Roberts moved his howitzers forward and
commenced fire along with his infantry, the shots were not very
effective because of their position some 300 to 400 feet below
the Apache defenses. The artillery would have to be moved again
if it was to be effective in this battle. So again the artillery
was moved forward, under heavy enemy fire.
Once the guns were in effective range, the
commanding sergeant ordered his artillerymen to engage. Until
nightfall the Apaches were bombarded when they broke and fled
the engagement in all directions, abandoning the breastworks and
leaving the Union troops with a victory and access to the
spring. After giving his men a drink and a meal Roberts made a
return march to bring up the Cremony's detachment. The following
morning the Apaches came back to contest the American passage
but again they fled when shelled by the howitzers.
battle, Captain Roberts had two men killed and three wounded.
Also according to a letter from Colonel Carleton to Colonel
Richard C. Drum, on September 20, 1862, Apache casualties were
10. "From the hostile attitude of the Chiricahua, I found it
indispensably necessary to establish a post in what is known as
Apache Pass; it is known as Fort Bowie, and garrisoned by one
hundred rank and file of the Fifth Infantry, California
Volunteers, and thirteen rank and file of Company A, First
Cavalry, California Volunteers; this post commands the water in
Around this water the Indians have been in
the habit of lying in ambush, and shooting the troops and
travelers as they came to drink. In this way they have killed
three of Lieutenant-Colonel Eyre's command, and in attempting to
keep Captain Roberts' company. First Infantry, California
Volunteers, away from the spring a fight ensued, in which
Captain Roberts had two men killed and two wounded. Captain
Roberts reports that the Indians lost ten killed. In this affair
the men of Captain Roberts' company are reported as behaving
with great gallantry."
According to Captain Cremony afterword it was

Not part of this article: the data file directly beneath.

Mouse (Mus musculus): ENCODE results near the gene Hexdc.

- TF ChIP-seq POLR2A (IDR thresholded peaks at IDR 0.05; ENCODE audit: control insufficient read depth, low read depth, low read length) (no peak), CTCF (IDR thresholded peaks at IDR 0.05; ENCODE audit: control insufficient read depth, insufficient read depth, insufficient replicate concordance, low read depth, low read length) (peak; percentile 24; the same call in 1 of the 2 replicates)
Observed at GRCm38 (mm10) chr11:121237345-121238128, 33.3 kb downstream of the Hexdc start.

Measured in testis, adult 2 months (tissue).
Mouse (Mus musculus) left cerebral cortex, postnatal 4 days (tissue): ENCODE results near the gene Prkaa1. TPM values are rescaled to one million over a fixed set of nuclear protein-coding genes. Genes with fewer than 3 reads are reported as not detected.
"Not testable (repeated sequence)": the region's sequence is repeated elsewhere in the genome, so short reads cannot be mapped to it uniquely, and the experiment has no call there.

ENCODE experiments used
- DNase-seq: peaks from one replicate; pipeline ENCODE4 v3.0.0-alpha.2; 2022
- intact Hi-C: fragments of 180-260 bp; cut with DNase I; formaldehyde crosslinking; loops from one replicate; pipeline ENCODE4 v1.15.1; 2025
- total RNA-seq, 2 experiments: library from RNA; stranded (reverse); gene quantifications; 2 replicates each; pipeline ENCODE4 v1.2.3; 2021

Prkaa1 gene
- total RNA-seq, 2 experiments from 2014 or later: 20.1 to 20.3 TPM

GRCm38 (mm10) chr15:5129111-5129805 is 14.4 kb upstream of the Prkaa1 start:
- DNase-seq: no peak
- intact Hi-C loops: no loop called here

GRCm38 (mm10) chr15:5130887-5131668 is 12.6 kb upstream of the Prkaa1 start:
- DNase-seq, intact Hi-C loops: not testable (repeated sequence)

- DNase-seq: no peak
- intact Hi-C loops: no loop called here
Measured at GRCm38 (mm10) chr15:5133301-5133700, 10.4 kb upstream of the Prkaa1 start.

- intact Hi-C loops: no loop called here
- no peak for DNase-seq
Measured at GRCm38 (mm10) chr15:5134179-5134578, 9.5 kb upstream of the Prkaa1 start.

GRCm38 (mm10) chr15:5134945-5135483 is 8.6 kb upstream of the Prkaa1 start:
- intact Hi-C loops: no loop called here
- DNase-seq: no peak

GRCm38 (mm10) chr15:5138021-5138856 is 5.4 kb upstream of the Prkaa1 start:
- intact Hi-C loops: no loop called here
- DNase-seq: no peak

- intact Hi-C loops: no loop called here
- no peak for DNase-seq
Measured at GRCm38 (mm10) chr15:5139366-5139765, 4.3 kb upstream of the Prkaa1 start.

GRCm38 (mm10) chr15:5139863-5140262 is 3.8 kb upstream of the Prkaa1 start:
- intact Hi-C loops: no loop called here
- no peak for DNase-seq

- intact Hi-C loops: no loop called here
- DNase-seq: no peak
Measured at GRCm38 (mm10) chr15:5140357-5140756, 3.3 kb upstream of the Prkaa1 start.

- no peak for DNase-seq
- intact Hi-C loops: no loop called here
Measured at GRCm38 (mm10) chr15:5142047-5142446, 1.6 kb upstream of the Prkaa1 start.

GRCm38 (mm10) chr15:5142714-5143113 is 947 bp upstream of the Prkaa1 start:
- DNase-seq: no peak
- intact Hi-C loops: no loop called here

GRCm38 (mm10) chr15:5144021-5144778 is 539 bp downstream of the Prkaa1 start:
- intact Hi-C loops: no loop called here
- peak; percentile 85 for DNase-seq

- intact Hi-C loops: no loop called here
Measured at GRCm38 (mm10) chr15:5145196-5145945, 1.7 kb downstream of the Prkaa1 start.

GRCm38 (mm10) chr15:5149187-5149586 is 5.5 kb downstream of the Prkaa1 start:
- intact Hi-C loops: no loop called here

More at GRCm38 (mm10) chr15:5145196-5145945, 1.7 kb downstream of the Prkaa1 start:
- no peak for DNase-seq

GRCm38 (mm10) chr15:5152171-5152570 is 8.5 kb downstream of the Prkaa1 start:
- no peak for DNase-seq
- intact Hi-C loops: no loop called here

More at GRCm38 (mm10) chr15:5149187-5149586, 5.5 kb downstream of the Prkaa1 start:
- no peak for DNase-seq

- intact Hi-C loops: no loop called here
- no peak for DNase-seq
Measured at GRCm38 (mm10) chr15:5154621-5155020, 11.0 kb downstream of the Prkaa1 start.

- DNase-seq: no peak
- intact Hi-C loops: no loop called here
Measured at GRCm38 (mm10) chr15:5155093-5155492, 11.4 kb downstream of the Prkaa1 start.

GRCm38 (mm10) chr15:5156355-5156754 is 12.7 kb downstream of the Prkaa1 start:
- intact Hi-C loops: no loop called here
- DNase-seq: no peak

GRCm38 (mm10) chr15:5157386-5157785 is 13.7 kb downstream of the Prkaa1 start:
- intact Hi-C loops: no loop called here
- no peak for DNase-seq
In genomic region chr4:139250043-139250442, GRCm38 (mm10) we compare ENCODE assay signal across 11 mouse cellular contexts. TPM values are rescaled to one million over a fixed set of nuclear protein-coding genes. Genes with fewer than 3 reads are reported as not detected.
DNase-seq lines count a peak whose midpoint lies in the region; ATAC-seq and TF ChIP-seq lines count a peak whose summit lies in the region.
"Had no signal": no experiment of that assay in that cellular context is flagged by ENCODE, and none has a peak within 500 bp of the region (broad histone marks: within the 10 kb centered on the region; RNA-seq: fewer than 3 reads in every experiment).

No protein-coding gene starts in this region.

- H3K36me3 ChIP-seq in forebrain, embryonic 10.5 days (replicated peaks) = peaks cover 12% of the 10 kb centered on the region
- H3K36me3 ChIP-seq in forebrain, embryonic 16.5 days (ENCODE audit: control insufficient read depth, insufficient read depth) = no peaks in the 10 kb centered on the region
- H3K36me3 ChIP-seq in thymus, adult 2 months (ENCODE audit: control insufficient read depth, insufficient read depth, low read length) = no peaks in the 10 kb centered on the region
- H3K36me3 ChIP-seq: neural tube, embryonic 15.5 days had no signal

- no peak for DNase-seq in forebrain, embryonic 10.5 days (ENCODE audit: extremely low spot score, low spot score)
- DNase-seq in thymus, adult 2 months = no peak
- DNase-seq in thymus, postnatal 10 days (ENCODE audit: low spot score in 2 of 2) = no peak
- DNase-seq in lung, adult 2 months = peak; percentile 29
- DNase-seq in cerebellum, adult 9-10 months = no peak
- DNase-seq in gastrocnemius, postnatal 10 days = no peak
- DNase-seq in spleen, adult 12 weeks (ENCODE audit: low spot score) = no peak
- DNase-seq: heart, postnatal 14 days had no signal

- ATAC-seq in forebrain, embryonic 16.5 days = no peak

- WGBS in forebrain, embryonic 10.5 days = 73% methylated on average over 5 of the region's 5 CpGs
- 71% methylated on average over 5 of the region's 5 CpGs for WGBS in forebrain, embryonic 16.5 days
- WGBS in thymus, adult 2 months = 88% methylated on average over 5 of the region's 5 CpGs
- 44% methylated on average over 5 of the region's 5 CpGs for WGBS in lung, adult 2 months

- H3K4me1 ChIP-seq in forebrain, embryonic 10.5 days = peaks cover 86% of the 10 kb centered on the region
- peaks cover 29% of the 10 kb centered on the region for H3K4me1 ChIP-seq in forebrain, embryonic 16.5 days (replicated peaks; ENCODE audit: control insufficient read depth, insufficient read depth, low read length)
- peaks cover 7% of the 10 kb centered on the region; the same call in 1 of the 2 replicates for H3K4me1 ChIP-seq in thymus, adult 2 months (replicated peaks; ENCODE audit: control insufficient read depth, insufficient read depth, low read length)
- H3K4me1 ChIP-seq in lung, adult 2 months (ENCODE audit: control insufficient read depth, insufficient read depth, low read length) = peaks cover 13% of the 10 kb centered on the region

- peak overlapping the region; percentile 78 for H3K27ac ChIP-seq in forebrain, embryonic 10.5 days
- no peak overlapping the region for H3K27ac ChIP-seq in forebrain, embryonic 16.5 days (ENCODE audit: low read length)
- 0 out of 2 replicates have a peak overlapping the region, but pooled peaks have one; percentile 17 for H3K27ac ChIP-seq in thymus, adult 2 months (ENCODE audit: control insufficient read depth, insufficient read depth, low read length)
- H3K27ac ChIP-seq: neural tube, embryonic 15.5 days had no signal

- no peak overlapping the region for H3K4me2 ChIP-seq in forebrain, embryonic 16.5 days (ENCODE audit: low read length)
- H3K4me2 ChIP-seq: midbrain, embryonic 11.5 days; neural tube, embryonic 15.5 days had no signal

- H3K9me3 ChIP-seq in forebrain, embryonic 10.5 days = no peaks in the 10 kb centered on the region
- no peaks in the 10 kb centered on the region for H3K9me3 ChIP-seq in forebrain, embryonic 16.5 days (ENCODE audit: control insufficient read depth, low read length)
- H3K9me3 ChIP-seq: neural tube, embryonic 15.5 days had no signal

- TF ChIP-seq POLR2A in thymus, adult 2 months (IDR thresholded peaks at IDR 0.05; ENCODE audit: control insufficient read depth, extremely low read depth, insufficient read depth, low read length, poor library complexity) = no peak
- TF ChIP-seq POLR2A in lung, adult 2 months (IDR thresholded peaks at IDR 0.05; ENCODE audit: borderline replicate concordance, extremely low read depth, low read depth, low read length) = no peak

learned from a prominent Apache who was present in the
engagement, that sixty-three warriors were killed outright by
the howitzer shells, while only three perished from musketry
fire. He added, "We would have done well enough if you had
not fired wagons at us." The howitzers being on wheels,
were deemed a type of wagon by the Apaches, who were obviously
inexperienced in artillery tactics. Mangas Coloradas himself was
wounded, sustaining a bullet wound to the chest when attempting
to kill one of Roberts cavalry scouts.
A day after the battle and on the Mesilla
side of Apache Pass, nine murdered and scalped white civilians
were found dead. As result, commander Carleton decided that it
was necessary to establish a post there to prevent white
settlers from being ambushed by the natives as they passed
through. On July 4, the first units of the California Column
reached Mesilla, New Mexico, along the Rio Grande. With the
Californians now approaching from the west, the last remnants of
the Confederate army withdrew from Arizona.
Men of the 5th California Infantry began
building a fort in Apache Pass, which they named Fort Bowie in
honor of the regiment's colonel, George Washington Bowie. Upon
reaching New Mexico, Carleton was placed in command of the
Department of New Mexico where he continued to campaign against
the natives in the southwest region.
The battlefield and fort are preserved today
in Fort Bowie National Historic Site. The engagement was subject
to the 1952 film, The Battle at Apache Pass.
Date July 15–16, 1862
Commanders and leaders
Thomas L. Roberts
Apache: Mangas Coloradas
116 infantry, 22 cavalry, and 2 artillery pieces
Apache: 500 warriors
Casualties and losses
Union: 2 killed and 3 wounded
Apache: 66 killed
and unknown wounded
Alvin M., Jr. (1986). War on the Frontier: The Trans-Mississippi
West. Alexandria, Va.: Time-Life Books.
Fort Bowie National
Cremony, John Carey (1868). -Life among the
Apaches. - San Francisco: A. Roman & Company